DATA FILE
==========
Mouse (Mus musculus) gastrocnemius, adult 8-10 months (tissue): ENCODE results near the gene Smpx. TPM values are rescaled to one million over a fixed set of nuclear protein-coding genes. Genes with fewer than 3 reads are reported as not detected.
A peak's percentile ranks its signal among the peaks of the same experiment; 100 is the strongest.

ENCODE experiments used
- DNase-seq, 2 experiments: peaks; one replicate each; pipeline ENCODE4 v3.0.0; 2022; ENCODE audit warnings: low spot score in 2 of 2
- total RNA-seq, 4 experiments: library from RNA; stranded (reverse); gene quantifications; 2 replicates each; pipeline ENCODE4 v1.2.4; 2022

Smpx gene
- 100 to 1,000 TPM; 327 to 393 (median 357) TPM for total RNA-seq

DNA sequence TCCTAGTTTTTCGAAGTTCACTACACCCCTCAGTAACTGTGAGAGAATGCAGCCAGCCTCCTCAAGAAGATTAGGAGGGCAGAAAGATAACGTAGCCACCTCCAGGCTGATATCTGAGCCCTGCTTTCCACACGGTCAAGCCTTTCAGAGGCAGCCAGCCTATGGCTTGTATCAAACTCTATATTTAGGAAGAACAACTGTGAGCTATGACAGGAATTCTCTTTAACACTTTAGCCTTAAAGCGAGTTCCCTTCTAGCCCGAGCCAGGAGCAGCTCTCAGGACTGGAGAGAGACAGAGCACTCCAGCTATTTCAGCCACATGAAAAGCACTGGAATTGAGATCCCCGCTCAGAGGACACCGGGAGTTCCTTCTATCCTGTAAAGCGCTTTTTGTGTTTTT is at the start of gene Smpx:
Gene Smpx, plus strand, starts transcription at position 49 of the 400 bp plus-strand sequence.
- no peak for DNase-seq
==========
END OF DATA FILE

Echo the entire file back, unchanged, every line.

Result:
Mouse (Mus musculus) gastrocnemius, adult 8-10 months (tissue): ENCODE results near the gene Smpx. TPM values are rescaled to one million over a fixed set of nuclear protein-coding genes. Genes with fewer than 3 reads are reported as not detected.
A peak's percentile ranks its signal among the peaks of the same experiment; 100 is the strongest.

ENCODE experiments used
- DNase-seq, 2 experiments: peaks; one replicate each; pipeline ENCODE4 v3.0.0; 2022; ENCODE audit warnings: low spot score in 2 of 2
- total RNA-seq, 4 experiments: library from RNA; stranded (reverse); gene quantifications; 2 replicates each; pipeline ENCODE4 v1.2.4; 2022

Smpx gene
- 100 to 1,000 TPM; 327 to 393 (median 357) TPM for total RNA-seq

DNA sequence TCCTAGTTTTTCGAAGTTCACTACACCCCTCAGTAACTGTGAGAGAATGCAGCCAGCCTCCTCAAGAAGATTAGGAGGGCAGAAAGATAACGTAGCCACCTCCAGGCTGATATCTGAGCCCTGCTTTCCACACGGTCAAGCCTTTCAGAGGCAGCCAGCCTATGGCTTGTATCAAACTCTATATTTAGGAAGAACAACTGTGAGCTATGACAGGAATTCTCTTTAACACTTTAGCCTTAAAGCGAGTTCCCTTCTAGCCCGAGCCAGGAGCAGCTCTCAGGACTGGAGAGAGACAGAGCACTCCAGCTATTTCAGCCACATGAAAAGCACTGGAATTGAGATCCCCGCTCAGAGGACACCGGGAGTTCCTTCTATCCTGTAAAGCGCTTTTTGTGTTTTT is at the start of gene Smpx:
Gene Smpx, plus strand, starts transcription at position 49 of the 400 bp plus-strand sequence.
- no peak for DNase-seq